Three German car brands represented in NZ have been caught up in a nasty emissions experiment. What’s the impact here?
THE man who oversees Volkswagen distribution here says he can understand why Kiwis will be upset about the brand involving in a diesel emissions study that tested on monkeys and will take it on the chin if sales or brand allegiance is affected.
Tom Ruddenklau, who heads Volkswagen New Zealand – a leading light of European Motor Distributors, a private New Zealand company which has held rights to sell VW Group product here for many years – also says he is personally upset by the revelation.
“From my point of view, I’m really disappointed … as a privately-owned importer we are disappointed that this has happened.
“We can understand that people might get upset by this.”
VW Group, Daimler AG and BMW Group have all been pulled into the furore over the testing, which was commissioned by the European Research Group on Environment and Health in the Transport Sector (EUGT), an independent institute financed by the three German car-makers and parts supplier Bosch.
The car makers have denied direct responsibility for the controversial 2014 experiment, which involved 10 cynomolgus macaque monkeys that squatted in airtight chambers while watching cartoons for entertainment and inhaling fumes from a diesel-powered late-model Volkswagen Beetle and a 1999 Ford pick-up.
The intention was to prove that latest-generation diesel cars are much cleaner than their predecessors and not harmful to health.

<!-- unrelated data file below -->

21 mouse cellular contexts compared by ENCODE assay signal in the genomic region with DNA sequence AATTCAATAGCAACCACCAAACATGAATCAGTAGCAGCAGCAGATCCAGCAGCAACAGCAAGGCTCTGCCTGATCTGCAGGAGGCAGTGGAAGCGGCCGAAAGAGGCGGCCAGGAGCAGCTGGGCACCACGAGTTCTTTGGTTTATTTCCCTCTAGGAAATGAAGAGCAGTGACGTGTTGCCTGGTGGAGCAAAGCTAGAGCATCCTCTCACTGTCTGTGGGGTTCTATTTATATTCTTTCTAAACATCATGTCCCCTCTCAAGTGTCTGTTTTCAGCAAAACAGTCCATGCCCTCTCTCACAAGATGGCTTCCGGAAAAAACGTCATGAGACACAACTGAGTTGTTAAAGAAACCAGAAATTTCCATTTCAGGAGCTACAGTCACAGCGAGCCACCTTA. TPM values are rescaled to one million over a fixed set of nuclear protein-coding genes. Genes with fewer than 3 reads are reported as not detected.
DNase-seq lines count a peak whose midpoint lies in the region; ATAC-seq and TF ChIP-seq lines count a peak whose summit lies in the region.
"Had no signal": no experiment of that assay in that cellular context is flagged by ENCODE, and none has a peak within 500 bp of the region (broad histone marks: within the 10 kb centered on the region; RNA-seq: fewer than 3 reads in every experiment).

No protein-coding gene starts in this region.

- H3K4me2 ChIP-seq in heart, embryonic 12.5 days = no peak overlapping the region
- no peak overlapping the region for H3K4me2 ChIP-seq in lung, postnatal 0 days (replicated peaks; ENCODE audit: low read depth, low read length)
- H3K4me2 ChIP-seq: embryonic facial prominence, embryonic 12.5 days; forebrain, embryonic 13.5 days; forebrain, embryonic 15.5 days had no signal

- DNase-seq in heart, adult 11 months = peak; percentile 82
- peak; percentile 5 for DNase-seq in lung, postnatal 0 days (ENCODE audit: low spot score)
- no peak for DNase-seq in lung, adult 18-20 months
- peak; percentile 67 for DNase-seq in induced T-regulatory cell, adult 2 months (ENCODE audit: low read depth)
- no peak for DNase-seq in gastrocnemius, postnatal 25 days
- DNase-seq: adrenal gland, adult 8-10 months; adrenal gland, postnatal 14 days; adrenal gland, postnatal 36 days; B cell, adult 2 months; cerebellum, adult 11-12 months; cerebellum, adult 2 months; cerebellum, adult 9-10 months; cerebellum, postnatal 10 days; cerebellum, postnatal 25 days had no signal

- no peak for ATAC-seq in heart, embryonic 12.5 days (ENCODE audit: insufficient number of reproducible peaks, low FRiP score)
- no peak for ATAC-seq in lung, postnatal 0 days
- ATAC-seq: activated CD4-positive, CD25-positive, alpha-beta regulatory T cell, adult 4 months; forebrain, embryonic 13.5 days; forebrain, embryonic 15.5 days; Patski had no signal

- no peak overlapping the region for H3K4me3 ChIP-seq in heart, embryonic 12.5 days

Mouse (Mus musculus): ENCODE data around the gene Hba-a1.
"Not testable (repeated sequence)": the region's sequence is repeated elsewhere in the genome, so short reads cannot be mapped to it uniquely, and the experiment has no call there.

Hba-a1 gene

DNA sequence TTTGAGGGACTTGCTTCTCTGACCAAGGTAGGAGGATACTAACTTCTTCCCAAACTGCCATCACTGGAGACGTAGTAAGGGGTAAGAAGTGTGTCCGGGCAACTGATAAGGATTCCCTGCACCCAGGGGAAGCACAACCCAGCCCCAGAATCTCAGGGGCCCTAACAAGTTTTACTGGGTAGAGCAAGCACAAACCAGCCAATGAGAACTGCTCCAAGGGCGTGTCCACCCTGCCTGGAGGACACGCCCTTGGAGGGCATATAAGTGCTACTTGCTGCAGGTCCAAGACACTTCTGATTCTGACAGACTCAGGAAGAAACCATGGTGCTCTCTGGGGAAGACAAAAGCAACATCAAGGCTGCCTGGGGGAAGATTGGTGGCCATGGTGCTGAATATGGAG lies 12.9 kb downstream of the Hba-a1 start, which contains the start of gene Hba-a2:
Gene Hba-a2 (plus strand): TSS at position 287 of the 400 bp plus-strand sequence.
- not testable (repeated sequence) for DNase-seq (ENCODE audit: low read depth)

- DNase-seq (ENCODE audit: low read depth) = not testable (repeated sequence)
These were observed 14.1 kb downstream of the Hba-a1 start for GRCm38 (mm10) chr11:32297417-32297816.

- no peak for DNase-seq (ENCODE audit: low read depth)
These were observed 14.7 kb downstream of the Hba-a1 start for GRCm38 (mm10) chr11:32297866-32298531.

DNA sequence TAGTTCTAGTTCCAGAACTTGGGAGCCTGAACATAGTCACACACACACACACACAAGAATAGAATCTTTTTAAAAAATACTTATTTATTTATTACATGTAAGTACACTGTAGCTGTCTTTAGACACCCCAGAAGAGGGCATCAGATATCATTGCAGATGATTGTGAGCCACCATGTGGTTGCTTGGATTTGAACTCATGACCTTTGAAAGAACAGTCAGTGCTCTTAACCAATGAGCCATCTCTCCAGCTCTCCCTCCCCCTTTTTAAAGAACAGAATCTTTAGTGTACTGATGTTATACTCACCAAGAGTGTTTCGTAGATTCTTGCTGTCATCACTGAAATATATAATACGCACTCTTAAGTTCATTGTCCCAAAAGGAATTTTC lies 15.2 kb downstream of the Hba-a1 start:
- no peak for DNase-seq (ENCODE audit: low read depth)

Ironically, Daimler AG, BMW Group and the research scientists involved were unaware that the Beetle was fitted with the very emissions defeat device that triggered the VW Dieselgate controversy.
Details about the test have come to light during an ongoing US litigation about VW’s device, which manipulated results by producing pollution levels lower in the laboratory than on the road.
German politicians have quickly condemned the experiment as “repugnant” and “despicable” and yesterday VW Group suspended an executive who acted as its chief lobbyist.
MotoringNZ sought comment from the brands’ New Zealand distributors, all Auckland-based, about the potential of local market backlash to the scandal.
They were asked if they had had received any feedback from the public and customers; how they might respond to that and if they considered the issue might become damaging to their brand’s image with New Zealanders.
BMW New Zealand and Mercedes Benz New Zealand did not provide local market-specific comment but instead restricted to statements that were generated by their respective head offices.
Ruddenklau, however, indicated he thought it a matter important enough to warrant his comment.
“It’s upsetting people, it’s upsetting the public. I can only apologise about has happened. It’s frustrating being a privately-owned importer with this stuff going on.
“Yeah, we’re getting some feedback from a social media perspective and I can understand why it is disappointing people.”
He said his operation knew it had to ride the storm, but he also intended to front up to customers.
“We can’t really explain it … but we have to be responsive and accessible.”
Did he fear sales or good will might be lost? “I hope not … but I understand if that it will disappoint some people.”